The Green Sheet Online Edition
May 26, 2014 • Issue 14:05:02
Which sales model is right for you? Part 3
In "Which sales model is right for you? � Part 2," The Green Sheet, March 24, 2014, issue 14:03:02, I discussed the pros and cons of recruiting experienced agents and ISOs. In this article, I will focus on the direct sales channel. With experienced agents receiving higher revenue splits than ever before, and with our industry's increased margin compression, the door has opened for ISOs to seek alternative ways to generate merchant accounts, namely a direct sales channel.
Most large ISOs have already recognized this need and have established a direct sales channel. For the purposes of this article, a direct sales channel is a team of internal sales employees who make outbound sales calls to merchants, receive in-bound leads or both.
You do not have to be a large ISO to employ this model. You can start with one or two sales professionals and gradually hire more people as your budget and workload warrant it. However, if you are on a limited budget with a small team, it's critical to ensure you have the right sales team in place, otherwise the cost of payroll and marketing will quickly run up.
The role of the sales manager
For this model to be effective, a great sales manager should handle your recruiting, training, managing and, if necessary, termination of the less motivated individuals. If you are starting out with this model, don't have the budget to hire a manager, but have the requisite experience, you could be the sales manager.
Many sales managers mistakenly assume that just because someone is a good outside salesperson, the individual will also be a good inside salesperson. That could not be further from the truth. Both of those positions are distinct and require different sets of skills.
An internal sales team is similar to a sports team because one bad player or one bad coach can drastically affect the performance of the entire team. You need a group of like-minded individuals who thrive on friendly competition and who get excited about hitting goals. You also need a manager who can understand and appreciate how mentally tough phone sales are � and has the necessary skills to motivate the team day after day.
Depending on your budget, you can make outbound cold calls to merchants, which is the least expensive way to begin direct sales, but it is also the least effective. Conversely, you can invest in various marketing methods such as pay-per-click marketing, voice broadcast campaigns, mailer programs, or other methods to generate inbound calls.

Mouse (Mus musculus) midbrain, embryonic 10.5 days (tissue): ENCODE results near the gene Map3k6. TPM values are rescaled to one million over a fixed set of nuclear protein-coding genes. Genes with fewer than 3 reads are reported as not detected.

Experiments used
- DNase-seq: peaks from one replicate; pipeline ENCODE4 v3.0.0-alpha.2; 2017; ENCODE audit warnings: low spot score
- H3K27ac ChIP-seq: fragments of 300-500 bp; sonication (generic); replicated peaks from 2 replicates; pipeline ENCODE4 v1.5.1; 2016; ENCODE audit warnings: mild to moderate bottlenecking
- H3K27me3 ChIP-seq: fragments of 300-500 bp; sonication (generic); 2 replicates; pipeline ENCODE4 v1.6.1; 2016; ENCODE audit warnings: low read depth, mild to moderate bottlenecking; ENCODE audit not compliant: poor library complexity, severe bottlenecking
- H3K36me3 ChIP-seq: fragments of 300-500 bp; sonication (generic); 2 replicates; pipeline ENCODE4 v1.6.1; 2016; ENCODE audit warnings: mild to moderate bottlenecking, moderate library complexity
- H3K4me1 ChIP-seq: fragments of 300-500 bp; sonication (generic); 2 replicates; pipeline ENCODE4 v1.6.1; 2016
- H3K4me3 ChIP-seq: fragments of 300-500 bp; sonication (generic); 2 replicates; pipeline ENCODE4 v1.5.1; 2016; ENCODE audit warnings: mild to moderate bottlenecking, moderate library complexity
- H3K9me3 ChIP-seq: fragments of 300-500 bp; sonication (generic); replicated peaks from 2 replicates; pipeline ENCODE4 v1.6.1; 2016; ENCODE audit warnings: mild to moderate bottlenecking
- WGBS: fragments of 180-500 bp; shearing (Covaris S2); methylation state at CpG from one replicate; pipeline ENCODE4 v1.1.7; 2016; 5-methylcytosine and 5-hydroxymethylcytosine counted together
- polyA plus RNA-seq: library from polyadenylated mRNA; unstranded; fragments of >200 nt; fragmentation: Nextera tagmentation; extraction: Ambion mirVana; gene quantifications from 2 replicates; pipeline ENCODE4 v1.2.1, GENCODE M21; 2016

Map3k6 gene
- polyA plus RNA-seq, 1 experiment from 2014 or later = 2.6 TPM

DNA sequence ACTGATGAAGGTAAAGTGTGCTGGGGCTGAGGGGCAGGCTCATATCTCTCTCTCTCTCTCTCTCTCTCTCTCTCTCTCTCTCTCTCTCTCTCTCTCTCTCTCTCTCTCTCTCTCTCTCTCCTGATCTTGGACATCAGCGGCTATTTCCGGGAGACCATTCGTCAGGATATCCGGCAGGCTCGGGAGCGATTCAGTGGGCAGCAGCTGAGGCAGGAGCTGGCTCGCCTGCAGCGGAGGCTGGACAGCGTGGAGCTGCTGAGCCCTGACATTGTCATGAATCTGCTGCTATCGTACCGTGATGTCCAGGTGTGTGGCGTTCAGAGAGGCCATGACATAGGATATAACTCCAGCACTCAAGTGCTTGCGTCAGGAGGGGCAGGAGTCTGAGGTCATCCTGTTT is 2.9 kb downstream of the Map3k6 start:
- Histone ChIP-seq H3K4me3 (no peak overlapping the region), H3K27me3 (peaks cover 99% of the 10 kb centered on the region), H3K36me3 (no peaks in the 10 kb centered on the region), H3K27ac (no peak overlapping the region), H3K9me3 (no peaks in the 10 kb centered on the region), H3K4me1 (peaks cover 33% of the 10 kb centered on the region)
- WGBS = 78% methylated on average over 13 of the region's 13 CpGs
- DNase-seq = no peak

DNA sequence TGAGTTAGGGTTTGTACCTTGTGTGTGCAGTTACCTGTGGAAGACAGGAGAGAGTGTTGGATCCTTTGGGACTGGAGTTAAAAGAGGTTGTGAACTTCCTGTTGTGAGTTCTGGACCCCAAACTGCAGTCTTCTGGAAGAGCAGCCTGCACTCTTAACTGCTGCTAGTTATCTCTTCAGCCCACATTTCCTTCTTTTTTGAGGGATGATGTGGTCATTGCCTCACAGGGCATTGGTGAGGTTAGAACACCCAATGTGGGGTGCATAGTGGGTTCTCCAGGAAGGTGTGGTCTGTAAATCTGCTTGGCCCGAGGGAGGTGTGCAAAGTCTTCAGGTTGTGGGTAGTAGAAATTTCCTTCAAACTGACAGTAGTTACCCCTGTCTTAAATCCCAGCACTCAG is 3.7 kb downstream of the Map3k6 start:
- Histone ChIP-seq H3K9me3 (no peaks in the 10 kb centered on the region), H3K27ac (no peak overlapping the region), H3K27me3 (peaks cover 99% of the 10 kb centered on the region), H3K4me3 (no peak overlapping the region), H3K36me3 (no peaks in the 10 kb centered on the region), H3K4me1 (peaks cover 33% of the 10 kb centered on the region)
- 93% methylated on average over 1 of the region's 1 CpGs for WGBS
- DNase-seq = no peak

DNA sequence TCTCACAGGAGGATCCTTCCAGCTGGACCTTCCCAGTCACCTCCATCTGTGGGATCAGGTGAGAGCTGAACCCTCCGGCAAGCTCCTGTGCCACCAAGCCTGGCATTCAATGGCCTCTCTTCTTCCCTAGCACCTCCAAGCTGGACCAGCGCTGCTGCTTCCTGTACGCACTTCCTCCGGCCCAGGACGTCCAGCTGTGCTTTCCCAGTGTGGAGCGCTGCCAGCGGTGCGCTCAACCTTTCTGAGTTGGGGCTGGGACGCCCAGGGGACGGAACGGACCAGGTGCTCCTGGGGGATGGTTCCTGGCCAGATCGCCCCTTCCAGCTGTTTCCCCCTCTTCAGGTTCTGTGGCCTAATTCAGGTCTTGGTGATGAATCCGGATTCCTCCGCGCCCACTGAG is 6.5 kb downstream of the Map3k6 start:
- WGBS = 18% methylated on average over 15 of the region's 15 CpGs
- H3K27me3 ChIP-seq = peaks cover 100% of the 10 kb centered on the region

These models aren't inexpensive. If you don't know what you are doing, you will quickly get into financial trouble. But if executed correctly, this type of marketing will produce the best conversion ratio for your ISO.
So unless you are an established ISO with a lot of capital for marketing, start small, and as you master the marketing methods, gradually expand.
Pros of the direct sales model
This model can be profitable for ISOs since merchant level salespeople (MLSs) are replaced with employees who receive an hourly wage and a small commission for each closed account. Consequently, this model enables ISOs to retain most, if not all, of the residuals, since independent MLSs who would normally receive most of the residuals are no longer in the picture.
Equally important, this enables ISOs to have full control of sales agent training, which can improve efficiency. Additionally, ISOs are able to target certain markets, for example, they may choose to run a marketing campaign for a particular business type or volume of sales. This model also enables ISOs to train their sales teams to sell additional products and services to current merchant accounts. These include gift or loyalty cards, electronic checks, business loans, the latest POS systems, and much more. All of these make this model very desirable, and great for the bottom line.
Cons of the direct sales model
With any model, you will have some drawbacks; the direct sales channel is no different. To start, this model requires more upfront capital to cover payroll for sales employees, marketing, training, office space, insurance, and many more expenses associated with running and managing a fully staffed office.
My least favorite drawback with this model is that you are now also competing with your independent MLSs who are on the streets going door to door. However, while a few years ago this was frowned upon, it has become a widely accepted industry practice.
I believe the pros of running a direct sales channel outweigh the cons, so if you have the capital, I strongly advise you to incorporate a direct sales channel into your model. As I have stated previously, pick a couple of different models that work best for you. This model, much like all others, is not going to be a good fit for everyone. It is ultimately up to you to determine if this is right for your business. Best of luck.
Aaron Nasseh is the founder and Chief Executive Officer at Finical Inc., formerly known as Prudential Payment Systems Inc. His extensive sales and management experience includes having previously served as the General Manager of CardPayment Solutions and Vice President of Sales at iPayment Inc. He may be reached at firstname.lastname@example.org or at 818-330-4055.
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